Waterloo’s tech scene, which includes startup incubator Communitech and big companies like Desire2Learn, says it has evolved past BlackBerry.
Irish pub Molly Bloom’s, located in a plaza down the road from BlackBerry’s Waterloo, Ontario, headquarters, enjoyed steady lunchtime and post-work business from BlackBerry employees for years.
“We used to pull out 20 extra chairs and squeeze ’em in for busy lunchtimes,” said Molly Bloom’s owner Brian Watson. “But we haven’t touched them at all this year.”
But lunchtime service at the 13-year-old Molly Bloom’s has dropped “so dramatically,” Watson said, that he’s forced to send staffers home early because there isn’t enough work for a full shift. One big group did drop in for lunch recently: a crew of BlackBerry employees who had been laid off.
Those sad scenes have become a common occurrence in BlackBerry’s hometown, as the once-dominant Canadian smartphone company has been forced to enact waves of mass layoffs over the years. This month, BlackBerry ( began its steepest round of job cuts yet: The company is laying off 4,500 employees, or 40% of its workforce. )
Other restaurants and bars in town have also noticed a “big slowdown,” Watson said, and it shows no signs of stopping. BlackBerry’s new smartphones failed to resuscitate the company this spring, and its future is in doubt.
Even the loyal cadre of local developers who create apps for BlackBerry devices is starting to lose hope.
Kirk Zurell says his fellow Waterloo-area app developers still pay attention to the BlackBerry platform because it’s local. But “a lot of that optimism has changed” even over the past few weeks.
“You’re starting to hear a little bit of cynicism for the first time,” Zurell said. “There’s no downright condemnation, but they’re wondering the same thing everyone else is: What will happen to BlackBerry? They’re kind of waiting for the fallout.”
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BlackBerry was once the hero of Waterloo. Now, it is both a success story and a cautionary tale rolled into one.
Locals say BlackBerry is the inspiration for Waterloo’s hundreds of homegrown startups, but they admit it’s also the lesson about what happens when you don’t innovate. They’ll stress that Waterloo grew past BlackBerry a long time ago — but in the next breath, they’ll tell you building “the next BlackBerry” is still the dream.
Whether for good or bad, it’s clear from talking to people in the Waterloo area — which is usually lumped in with the nearby city of Kitchener — that BlackBerry’s influence still looms large in its hometown.
“As Canadians, we’re kind of known for going for the bronze,” said Iain Klugman, who runs the Communitech incubator at the heart of Waterloo’s startup scene. “But BlackBerry showed us we could have big ideas. They introduced this community to the world.”
But Klugman and others are quick to point out that Waterloo isn’t a one-company town: The University of Waterloo is world-renowned for its engineering program. The city is home to other large tech companies including OpenText and Desire2Learn, as well as outposts for American giants, including Google (Fortune 500). And Klugman’s Communitech has helped the region gain a reputation as one of the hottest startup cities in the world. ,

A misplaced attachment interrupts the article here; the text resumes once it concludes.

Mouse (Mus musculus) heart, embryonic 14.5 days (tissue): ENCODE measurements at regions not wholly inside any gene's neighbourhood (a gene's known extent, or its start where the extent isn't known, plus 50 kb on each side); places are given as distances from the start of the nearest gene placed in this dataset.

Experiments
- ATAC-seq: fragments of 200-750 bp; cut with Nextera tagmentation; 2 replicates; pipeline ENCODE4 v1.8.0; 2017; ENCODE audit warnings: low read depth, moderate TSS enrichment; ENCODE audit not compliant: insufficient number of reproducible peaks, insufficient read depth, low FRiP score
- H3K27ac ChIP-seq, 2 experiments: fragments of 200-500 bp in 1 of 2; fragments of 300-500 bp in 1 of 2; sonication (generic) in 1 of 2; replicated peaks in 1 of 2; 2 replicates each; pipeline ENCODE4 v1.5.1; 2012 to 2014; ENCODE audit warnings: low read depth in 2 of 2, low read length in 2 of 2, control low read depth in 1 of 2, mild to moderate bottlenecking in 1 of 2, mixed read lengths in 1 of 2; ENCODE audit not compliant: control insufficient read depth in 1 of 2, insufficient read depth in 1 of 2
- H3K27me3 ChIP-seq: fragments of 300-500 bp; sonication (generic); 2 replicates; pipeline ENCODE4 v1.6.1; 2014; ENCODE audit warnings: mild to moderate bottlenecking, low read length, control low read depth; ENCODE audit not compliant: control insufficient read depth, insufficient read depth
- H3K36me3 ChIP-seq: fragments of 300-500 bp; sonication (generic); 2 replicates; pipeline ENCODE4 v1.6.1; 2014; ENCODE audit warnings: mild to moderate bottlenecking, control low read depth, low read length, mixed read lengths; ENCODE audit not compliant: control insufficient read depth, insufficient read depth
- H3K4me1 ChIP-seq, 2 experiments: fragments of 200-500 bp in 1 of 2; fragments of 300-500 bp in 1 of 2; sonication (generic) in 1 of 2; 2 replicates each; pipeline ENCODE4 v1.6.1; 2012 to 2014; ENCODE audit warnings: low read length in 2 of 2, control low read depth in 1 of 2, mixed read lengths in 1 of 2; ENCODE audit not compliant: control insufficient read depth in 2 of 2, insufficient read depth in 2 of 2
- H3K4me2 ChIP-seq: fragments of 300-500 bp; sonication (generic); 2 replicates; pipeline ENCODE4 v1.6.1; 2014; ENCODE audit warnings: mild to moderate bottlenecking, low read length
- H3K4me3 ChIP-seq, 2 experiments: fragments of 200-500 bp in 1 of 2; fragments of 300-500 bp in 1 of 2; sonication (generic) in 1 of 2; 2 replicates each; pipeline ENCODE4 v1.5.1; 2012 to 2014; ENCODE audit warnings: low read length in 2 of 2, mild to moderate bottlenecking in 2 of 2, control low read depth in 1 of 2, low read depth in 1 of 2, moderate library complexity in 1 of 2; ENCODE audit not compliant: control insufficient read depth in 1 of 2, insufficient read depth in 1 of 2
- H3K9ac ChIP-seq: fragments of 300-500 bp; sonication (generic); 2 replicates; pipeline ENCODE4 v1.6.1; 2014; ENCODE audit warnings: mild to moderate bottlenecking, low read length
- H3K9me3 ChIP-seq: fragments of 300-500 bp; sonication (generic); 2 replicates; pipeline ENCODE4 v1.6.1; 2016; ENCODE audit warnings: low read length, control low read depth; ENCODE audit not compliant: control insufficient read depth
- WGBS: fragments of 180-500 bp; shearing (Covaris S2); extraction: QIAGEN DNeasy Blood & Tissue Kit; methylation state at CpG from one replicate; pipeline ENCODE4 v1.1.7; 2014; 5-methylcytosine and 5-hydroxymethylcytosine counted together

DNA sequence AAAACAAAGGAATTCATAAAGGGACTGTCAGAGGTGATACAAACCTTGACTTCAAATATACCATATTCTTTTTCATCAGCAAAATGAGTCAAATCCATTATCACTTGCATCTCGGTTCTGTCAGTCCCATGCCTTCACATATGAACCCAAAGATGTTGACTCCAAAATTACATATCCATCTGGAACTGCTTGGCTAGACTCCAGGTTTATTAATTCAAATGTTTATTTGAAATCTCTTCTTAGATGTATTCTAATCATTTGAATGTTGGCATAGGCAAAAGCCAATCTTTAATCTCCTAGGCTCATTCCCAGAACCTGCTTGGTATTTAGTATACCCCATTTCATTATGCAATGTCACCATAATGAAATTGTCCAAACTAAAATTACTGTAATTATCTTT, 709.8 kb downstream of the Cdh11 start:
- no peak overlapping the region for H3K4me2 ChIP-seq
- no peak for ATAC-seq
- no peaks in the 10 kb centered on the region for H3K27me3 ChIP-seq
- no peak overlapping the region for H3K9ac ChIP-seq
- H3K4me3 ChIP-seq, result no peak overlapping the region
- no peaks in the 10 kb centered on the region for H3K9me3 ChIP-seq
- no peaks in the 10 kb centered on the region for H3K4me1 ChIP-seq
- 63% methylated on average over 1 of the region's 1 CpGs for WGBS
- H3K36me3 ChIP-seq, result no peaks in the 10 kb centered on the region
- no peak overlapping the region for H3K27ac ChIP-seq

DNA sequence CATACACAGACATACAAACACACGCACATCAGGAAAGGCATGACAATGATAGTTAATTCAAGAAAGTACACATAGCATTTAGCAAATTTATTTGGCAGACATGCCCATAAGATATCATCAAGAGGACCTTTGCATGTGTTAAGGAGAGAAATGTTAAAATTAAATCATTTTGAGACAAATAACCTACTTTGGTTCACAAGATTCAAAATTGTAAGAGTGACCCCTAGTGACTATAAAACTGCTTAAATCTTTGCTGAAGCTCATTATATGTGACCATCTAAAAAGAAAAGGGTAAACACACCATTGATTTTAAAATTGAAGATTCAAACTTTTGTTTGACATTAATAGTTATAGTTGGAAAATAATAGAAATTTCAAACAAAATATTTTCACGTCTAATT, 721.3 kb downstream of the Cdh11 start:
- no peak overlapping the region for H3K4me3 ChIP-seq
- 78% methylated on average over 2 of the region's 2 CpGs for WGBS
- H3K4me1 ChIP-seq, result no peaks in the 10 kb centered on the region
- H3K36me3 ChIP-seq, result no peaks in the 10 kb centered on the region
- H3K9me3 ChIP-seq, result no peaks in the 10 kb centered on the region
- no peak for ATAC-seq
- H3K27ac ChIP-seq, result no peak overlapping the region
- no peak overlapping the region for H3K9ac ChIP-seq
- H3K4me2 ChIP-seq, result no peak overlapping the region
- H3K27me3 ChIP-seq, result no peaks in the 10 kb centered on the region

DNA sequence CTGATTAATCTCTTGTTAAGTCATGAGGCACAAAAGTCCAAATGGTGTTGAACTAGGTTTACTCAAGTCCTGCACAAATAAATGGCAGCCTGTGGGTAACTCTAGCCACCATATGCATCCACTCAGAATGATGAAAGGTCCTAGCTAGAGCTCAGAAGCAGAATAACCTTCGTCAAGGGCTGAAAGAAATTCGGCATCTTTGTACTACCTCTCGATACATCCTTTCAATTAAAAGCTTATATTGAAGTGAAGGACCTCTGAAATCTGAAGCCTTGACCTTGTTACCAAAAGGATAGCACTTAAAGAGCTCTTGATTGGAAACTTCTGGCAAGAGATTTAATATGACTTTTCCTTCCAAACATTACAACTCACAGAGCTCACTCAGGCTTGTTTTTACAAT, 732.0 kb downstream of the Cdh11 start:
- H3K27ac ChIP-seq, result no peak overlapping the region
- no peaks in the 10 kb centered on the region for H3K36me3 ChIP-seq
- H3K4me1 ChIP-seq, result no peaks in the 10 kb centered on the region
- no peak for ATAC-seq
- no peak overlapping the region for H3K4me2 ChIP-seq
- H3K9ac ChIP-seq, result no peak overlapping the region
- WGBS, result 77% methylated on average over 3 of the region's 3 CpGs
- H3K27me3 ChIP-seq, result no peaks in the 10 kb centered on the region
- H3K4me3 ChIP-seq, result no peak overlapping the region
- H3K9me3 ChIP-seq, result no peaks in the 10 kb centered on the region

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Locals note that Waterloo’s surprising success as a tech hub is due largely to the fact that it’s a deeply connected community, in which people celebrate each other’s successes.
But that also means they feel BlackBerry’s pain more acutely.
“Seeing BlackBerry in trouble hurts a lot,” said Cédric Jeannot, founder of Kitchener-based startup I Think Security. “We’re such a small city. Everyone here knows someone who works there … or used to.”
BlackBerry has been much more than just an employer to Waterloo. BlackBerry co-founders Mike Lazaridis and Jim Balsillie have each personally donated hundreds of millions of dollars to local causes, and the company actively recruits University of Waterloo students.
That adds to the fierce loyalty BlackBerry has earned from locals, some of whom complain that the reports of the company’s death have been greatly exaggerated.
“They made mistakes, but I think the press coverage has been too biased,” said Jeannot. “If BlackBerry was an American company, I don’t think you’d see such bleak reports.”
But many wouldn’t even comment for this story to set the record straight. For a certain contingent of Waterloo residents, it seems that to knock the hometown hero is to disparage the hometown itself — and city officials have discouraged such behavior.
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According to Canadian newspaper Globe and Mail, a Waterloo economic agency sent notes to business owners last year about dealing with media, coaching them to “demonstrate continued confidence in the potential of [BlackBerry].”
That may have softened a bit over the past year, but confidence in Waterloo, at least, remains constant.
There’s reason to believe Waterloo will be strong after BlackBerry. Communitech, for instance, took in more than 500 startups this year, compared with just 50 five years ago. That’s a big plus for Waterloo’s tech scene, which has become successful enough to absorb ex-BlackBerry employees and move past the company’s failures.
“In Waterloo, we are not dependent on anyone,” said Tim Jackson, the University of Waterloo’s vice president of university relations. “I can tell you the rest of the world is more worried than we are.”
Of course, if your livelihood depends on BlackBerry it isn’t so simple to move on.
But many involved in the Waterloo tech scene are holding out hope that “the next BlackBerry” will rise to fill the gap.
“We are absolutely going to have another BlackBerry,” said Jackson, the university rep. “We’ve created the environment, and someone’s going to build the next great Canadian company. It’s only a matter of time.”